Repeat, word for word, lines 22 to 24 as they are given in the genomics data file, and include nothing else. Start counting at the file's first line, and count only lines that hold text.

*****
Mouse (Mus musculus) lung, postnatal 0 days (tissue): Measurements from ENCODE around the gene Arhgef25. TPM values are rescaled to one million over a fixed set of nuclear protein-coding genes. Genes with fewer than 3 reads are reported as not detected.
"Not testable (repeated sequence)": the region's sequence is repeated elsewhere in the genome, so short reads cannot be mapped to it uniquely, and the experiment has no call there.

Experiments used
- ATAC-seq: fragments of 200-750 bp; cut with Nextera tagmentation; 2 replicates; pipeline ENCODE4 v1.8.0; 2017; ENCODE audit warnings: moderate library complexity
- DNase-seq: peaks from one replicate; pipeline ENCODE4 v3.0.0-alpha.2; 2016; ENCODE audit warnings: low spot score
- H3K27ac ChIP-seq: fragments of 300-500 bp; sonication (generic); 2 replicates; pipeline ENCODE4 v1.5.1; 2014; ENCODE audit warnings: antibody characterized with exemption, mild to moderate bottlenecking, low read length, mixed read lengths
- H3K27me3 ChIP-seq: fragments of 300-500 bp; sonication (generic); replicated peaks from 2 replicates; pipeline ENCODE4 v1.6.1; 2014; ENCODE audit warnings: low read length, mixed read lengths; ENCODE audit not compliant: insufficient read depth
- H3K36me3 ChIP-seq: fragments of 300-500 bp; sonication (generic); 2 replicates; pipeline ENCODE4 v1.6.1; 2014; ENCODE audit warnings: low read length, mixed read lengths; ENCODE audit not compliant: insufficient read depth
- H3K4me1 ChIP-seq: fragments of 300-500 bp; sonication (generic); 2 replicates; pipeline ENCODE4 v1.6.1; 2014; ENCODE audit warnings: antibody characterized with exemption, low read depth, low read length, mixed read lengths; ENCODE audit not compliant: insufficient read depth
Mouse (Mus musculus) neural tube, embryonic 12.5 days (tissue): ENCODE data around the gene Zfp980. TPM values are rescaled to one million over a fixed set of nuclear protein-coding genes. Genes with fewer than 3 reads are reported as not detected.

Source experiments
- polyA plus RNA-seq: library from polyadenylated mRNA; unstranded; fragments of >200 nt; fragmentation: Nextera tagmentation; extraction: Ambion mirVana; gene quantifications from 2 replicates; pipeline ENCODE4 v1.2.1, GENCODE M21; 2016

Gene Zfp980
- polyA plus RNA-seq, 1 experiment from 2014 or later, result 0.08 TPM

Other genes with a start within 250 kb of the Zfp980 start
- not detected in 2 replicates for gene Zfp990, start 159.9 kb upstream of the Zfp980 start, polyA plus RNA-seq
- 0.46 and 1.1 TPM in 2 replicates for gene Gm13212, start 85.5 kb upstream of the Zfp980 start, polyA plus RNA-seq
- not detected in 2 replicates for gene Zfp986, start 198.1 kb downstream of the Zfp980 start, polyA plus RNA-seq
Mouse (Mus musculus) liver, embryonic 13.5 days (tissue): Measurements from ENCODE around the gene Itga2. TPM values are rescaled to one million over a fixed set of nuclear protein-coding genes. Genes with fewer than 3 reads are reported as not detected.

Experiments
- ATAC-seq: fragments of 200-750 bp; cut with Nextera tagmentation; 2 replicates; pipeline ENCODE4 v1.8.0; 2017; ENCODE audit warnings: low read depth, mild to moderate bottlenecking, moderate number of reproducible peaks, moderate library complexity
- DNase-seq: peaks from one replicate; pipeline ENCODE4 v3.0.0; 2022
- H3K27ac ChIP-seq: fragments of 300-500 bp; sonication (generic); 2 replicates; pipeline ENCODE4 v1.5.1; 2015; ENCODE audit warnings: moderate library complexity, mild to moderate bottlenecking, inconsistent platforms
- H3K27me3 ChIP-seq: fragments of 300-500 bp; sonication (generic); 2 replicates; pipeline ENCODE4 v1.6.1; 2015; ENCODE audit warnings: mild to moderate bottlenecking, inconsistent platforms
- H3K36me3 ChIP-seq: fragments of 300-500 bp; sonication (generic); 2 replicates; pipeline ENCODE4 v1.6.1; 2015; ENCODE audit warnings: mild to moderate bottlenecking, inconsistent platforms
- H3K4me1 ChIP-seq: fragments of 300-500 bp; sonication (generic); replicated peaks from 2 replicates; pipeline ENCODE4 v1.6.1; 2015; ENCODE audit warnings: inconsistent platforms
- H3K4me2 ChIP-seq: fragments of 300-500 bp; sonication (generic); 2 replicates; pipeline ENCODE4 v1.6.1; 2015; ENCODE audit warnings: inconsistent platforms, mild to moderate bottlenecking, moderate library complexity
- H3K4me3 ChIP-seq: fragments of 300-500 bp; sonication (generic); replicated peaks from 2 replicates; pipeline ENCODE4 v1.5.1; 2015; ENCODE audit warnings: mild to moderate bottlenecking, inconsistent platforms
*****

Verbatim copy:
- DNase-seq: peaks from one replicate; pipeline ENCODE4 v3.0.0; 2022
- H3K27ac ChIP-seq: fragments of 300-500 bp; sonication (generic); 2 replicates; pipeline ENCODE4 v1.5.1; 2015; ENCODE audit warnings: moderate library complexity, mild to moderate bottlenecking, inconsistent platforms
- H3K27me3 ChIP-seq: fragments of 300-500 bp; sonication (generic); 2 replicates; pipeline ENCODE4 v1.6.1; 2015; ENCODE audit warnings: mild to moderate bottlenecking, inconsistent platforms